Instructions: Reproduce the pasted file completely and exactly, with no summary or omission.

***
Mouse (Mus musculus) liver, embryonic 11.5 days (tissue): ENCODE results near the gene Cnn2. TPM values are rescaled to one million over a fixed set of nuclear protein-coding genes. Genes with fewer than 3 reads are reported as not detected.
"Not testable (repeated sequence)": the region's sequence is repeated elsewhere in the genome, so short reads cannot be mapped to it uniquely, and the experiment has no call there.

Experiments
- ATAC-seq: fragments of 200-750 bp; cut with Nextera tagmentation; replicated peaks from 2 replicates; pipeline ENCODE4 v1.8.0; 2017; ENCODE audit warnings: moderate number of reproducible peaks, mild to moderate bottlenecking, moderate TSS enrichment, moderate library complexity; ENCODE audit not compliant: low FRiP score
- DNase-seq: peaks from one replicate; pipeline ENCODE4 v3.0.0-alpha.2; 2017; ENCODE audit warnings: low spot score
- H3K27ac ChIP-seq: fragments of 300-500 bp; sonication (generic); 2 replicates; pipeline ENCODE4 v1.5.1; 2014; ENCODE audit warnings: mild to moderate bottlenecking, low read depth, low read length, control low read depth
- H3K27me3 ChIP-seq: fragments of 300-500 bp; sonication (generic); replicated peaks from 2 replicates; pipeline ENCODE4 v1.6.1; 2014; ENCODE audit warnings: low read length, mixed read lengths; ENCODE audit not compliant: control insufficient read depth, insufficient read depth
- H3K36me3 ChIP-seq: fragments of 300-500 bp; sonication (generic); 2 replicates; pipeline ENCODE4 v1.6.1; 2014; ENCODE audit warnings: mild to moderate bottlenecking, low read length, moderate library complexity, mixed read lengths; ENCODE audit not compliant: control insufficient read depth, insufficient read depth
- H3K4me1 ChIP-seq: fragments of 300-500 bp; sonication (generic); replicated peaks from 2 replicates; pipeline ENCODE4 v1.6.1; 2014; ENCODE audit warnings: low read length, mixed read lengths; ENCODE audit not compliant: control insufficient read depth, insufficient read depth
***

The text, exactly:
Mouse (Mus musculus) liver, embryonic 11.5 days (tissue): ENCODE results near the gene Cnn2. TPM values are rescaled to one million over a fixed set of nuclear protein-coding genes. Genes with fewer than 3 reads are reported as not detected.
"Not testable (repeated sequence)": the region's sequence is repeated elsewhere in the genome, so short reads cannot be mapped to it uniquely, and the experiment has no call there.

Experiments
- ATAC-seq: fragments of 200-750 bp; cut with Nextera tagmentation; replicated peaks from 2 replicates; pipeline ENCODE4 v1.8.0; 2017; ENCODE audit warnings: moderate number of reproducible peaks, mild to moderate bottlenecking, moderate TSS enrichment, moderate library complexity; ENCODE audit not compliant: low FRiP score
- DNase-seq: peaks from one replicate; pipeline ENCODE4 v3.0.0-alpha.2; 2017; ENCODE audit warnings: low spot score
- H3K27ac ChIP-seq: fragments of 300-500 bp; sonication (generic); 2 replicates; pipeline ENCODE4 v1.5.1; 2014; ENCODE audit warnings: mild to moderate bottlenecking, low read depth, low read length, control low read depth
- H3K27me3 ChIP-seq: fragments of 300-500 bp; sonication (generic); replicated peaks from 2 replicates; pipeline ENCODE4 v1.6.1; 2014; ENCODE audit warnings: low read length, mixed read lengths; ENCODE audit not compliant: control insufficient read depth, insufficient read depth
- H3K36me3 ChIP-seq: fragments of 300-500 bp; sonication (generic); 2 replicates; pipeline ENCODE4 v1.6.1; 2014; ENCODE audit warnings: mild to moderate bottlenecking, low read length, moderate library complexity, mixed read lengths; ENCODE audit not compliant: control insufficient read depth, insufficient read depth
- H3K4me1 ChIP-seq: fragments of 300-500 bp; sonication (generic); replicated peaks from 2 replicates; pipeline ENCODE4 v1.6.1; 2014; ENCODE audit warnings: low read length, mixed read lengths; ENCODE audit not compliant: control insufficient read depth, insufficient read depth